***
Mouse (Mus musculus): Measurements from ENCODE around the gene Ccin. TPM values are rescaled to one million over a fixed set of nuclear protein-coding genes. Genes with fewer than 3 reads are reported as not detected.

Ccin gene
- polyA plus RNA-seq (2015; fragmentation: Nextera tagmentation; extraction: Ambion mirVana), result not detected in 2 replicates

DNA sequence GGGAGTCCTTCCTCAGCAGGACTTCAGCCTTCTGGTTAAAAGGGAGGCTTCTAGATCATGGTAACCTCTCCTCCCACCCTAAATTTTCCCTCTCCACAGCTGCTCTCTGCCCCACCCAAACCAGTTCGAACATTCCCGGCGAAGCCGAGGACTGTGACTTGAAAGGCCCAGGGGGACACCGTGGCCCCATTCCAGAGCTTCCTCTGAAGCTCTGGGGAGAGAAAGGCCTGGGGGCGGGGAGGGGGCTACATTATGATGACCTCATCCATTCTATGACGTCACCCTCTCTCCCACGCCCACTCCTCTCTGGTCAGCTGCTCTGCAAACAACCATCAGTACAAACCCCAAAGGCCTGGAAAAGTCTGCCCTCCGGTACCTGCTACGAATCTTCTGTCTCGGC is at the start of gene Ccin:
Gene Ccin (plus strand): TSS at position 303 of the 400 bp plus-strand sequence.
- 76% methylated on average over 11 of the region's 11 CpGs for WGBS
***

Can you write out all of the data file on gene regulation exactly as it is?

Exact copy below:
Mouse (Mus musculus): Measurements from ENCODE around the gene Ccin. TPM values are rescaled to one million over a fixed set of nuclear protein-coding genes. Genes with fewer than 3 reads are reported as not detected.

Ccin gene
- polyA plus RNA-seq (2015; fragmentation: Nextera tagmentation; extraction: Ambion mirVana), result not detected in 2 replicates

DNA sequence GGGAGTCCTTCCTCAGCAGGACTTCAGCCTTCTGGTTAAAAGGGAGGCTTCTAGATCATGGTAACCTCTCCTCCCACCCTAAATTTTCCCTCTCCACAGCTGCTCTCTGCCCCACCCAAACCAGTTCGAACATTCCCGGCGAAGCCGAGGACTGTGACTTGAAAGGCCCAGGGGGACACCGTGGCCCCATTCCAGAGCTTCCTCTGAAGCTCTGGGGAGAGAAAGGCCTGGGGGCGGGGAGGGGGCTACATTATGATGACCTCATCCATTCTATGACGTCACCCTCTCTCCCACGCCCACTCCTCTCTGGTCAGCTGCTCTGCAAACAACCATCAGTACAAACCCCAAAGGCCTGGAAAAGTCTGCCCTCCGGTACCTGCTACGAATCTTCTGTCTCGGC is at the start of gene Ccin:
Gene Ccin (plus strand): TSS at position 303 of the 400 bp plus-strand sequence.
- 76% methylated on average over 11 of the region's 11 CpGs for WGBS